Americans Have Plenty of Common Sense. Too Many Politicians Don’t Seem to Share It

There’s a widely shared belief about the current state of US politics. It runs like this: We live in highly polarized times, with Americans engaging in extreme behavior and, all too often, indulging anti-democratic sentiment and behavior. Political moderation has all but disappeared.

But a pair of recent studies makes clear that this is phrased wrong. It’s not “Americans” who are embracing extremism and anti-democratic conduct. It’s some American politicians. On the whole, these studies suggest, they are out of step with the vast majority of their constituents, who are quite happy with political moderation and crave common-sense approaches from their elected representatives.

The first of these studies came along last fall, when the Carnegie Endowment published a paper by longtime democracy researcher Rachel Kleinfeld, Polarization, Democracy, and Political Violence in the United States: What the Research Says.” “Americans are not as ideologically polarized as they believe themselves to be,” she wrote—but noted that even if there’s plenty of common ground, the activists tend not to see it. “Most partisans hold major misbeliefs about the other party’s preferences that lead them to think there is far less shared policy belief,” she added. “In other words, the people who are most involved in civic and political life hold the least accurate views of the other side’s beliefs.”

The result, she argued to Governing magazine after the study was published, is that political party leaders tend to see much less room for steps required to make democracy work, like compromise and negotiation. “Most people think Americans of different parties hold radically different views, and that's not true,” she said. “There's a lot of overlap in what Americans from both parties think, although they differ in intensity… The real difference in viewpoints is in who we elect as leaders. Party leaders have almost no issues in common. That's making it very difficult to govern.”

This was followed in mid-March by a new study from the Polarization Research Lab, which is a collaboration among researchers at the University of Pennsylvania, Dartmouth College, and Stanford University. Over the course of 13 months in 2022-23, they surveyed more than 45,000 Republicans and Democrats on their attitudes toward such violations of democratic behavior as cutting polling stations in areas where the other party is popular, showing more loyalty to party than to election rules and the Constitution, or believing that elected officials of one’s own party should ignore court decisions issued by judges who were appointed by a president of the other party.

All of those beliefs show up among political leaders, but the researchers found that they were relatively rare among ordinary voters. Just 17.2 percent of Democrats and 21.6 percent of Republicans backed one “norm violation,” and only a relative handful in each party—6 percent of Democrats, 9 percent of Republicans—supported two or more, which suggests that broadly held anti-democratic beliefs are quite rare.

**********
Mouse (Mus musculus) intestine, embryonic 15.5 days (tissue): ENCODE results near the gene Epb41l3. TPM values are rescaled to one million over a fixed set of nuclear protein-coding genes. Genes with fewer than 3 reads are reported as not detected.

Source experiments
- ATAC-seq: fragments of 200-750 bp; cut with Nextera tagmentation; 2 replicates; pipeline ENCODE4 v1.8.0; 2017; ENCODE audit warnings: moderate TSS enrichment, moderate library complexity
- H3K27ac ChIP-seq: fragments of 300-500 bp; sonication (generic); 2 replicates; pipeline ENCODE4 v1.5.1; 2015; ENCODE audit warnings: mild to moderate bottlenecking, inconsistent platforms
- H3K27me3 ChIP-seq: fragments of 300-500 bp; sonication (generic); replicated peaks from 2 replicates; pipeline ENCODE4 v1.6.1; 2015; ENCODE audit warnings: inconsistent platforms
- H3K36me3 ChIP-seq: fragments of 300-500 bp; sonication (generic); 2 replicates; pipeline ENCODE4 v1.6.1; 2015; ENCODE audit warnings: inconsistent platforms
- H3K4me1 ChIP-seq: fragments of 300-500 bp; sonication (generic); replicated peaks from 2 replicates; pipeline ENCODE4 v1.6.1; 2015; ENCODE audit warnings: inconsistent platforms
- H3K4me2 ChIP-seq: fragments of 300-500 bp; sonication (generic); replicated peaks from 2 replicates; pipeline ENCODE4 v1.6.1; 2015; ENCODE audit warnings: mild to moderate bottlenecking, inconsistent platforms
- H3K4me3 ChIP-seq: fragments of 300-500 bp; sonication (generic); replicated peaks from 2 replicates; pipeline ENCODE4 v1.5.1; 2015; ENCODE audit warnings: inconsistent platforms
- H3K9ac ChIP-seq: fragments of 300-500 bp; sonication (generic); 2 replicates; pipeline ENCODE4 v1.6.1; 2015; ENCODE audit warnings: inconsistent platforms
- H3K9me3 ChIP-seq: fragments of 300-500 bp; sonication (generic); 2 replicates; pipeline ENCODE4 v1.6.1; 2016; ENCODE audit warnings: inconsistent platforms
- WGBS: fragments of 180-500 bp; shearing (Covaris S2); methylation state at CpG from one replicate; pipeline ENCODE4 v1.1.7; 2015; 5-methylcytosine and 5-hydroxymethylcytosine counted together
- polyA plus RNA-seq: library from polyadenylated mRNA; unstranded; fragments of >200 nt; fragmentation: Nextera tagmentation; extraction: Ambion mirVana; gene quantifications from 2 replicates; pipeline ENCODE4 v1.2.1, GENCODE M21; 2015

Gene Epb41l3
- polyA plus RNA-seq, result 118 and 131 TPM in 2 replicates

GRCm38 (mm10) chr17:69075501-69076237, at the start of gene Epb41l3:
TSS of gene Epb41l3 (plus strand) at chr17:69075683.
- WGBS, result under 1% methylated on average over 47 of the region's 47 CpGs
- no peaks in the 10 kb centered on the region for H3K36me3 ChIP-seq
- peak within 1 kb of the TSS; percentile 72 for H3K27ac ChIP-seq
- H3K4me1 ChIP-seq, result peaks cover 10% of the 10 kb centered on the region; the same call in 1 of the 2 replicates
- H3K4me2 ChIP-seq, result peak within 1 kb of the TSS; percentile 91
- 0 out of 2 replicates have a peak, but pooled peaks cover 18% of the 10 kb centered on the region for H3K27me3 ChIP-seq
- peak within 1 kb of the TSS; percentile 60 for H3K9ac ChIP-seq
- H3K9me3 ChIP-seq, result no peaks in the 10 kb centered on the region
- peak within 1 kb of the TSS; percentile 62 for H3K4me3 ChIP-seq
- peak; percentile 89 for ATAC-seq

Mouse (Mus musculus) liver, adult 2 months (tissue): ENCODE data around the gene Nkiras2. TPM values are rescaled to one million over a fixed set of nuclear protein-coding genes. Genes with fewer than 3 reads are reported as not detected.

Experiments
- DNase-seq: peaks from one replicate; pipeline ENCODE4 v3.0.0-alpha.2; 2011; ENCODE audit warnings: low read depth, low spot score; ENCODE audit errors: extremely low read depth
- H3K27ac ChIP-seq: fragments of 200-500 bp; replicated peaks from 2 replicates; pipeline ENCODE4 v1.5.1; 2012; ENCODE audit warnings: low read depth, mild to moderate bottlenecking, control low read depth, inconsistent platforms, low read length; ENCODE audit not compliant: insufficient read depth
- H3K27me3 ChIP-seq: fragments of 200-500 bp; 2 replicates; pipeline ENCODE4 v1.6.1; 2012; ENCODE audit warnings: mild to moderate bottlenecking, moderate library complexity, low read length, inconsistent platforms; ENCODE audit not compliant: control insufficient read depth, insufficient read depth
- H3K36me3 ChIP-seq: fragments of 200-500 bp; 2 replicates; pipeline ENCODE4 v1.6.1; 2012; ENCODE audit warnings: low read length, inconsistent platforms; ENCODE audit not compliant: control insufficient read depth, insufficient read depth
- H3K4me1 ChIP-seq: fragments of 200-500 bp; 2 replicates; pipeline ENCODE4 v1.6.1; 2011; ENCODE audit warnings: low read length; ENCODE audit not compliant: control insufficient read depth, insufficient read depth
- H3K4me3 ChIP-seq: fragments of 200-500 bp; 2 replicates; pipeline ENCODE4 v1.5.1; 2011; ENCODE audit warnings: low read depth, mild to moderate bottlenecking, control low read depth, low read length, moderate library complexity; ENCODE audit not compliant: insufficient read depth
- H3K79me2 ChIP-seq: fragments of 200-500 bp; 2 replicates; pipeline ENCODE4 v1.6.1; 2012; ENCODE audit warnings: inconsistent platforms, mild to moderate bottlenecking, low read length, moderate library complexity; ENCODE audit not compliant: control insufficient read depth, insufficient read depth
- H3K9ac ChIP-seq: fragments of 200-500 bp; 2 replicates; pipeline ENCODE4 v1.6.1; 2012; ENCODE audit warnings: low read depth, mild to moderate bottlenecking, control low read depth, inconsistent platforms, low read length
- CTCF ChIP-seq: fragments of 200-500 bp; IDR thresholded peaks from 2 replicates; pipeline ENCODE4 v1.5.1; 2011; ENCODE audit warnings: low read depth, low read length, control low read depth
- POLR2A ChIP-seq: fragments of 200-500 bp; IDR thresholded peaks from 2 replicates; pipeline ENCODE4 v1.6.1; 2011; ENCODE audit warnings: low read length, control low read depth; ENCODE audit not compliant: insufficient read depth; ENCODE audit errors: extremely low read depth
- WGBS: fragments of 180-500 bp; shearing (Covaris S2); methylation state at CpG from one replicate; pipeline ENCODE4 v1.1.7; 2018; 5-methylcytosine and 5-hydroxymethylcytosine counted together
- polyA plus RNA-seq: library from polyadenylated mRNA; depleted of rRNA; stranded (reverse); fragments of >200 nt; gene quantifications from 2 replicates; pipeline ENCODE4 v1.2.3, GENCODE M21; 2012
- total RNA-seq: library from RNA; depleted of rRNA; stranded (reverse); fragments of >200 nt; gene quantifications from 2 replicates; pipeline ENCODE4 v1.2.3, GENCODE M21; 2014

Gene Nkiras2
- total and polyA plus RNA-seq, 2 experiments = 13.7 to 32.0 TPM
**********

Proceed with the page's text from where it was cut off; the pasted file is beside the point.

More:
But then the researchers did something interesting. They took a look at the Republicans they’d surveyed who lived in districts represented by members of Congress who had either voted to overturn the 2020 election results or publicly denied the legitimacy of the 2020 election results. That is where the strongest differences appeared. As one study author put it, “The real gap in support for democracy is not between Democratic and Republican voters, but between Republican voters and Republican representatives." Yet those politicians continue to get elected.

Other studies might yield different results. But I think the basic point is a good one: There is a real difference between how party leaders and elected officials look at a problem, and how ordinary Americans do. Political leaders tend to weigh the questions they face in terms of how it affects the party or their political fortunes. Most Americans, on the other hand, don’t view challenges through the lens of party; instead, they ask themselves what would be the right or wrong thing to do for their own lives, or for the country or their community. They’re pragmatic.

I find this heartening. Because I have to believe that at some point, more Americans will get tired of being represented by people who don’t actually represent their beliefs.


Lee Hamilton is a Senior Advisor for the Indiana University Center on Representative Government; a Distinguished Scholar at the IU Hamilton Lugar School of Global and International Studies; and a Professor of Practice at the IU O’Neill School of Public and Environmental Affairs. He was a member of the U.S. House of Representatives for 34 years.

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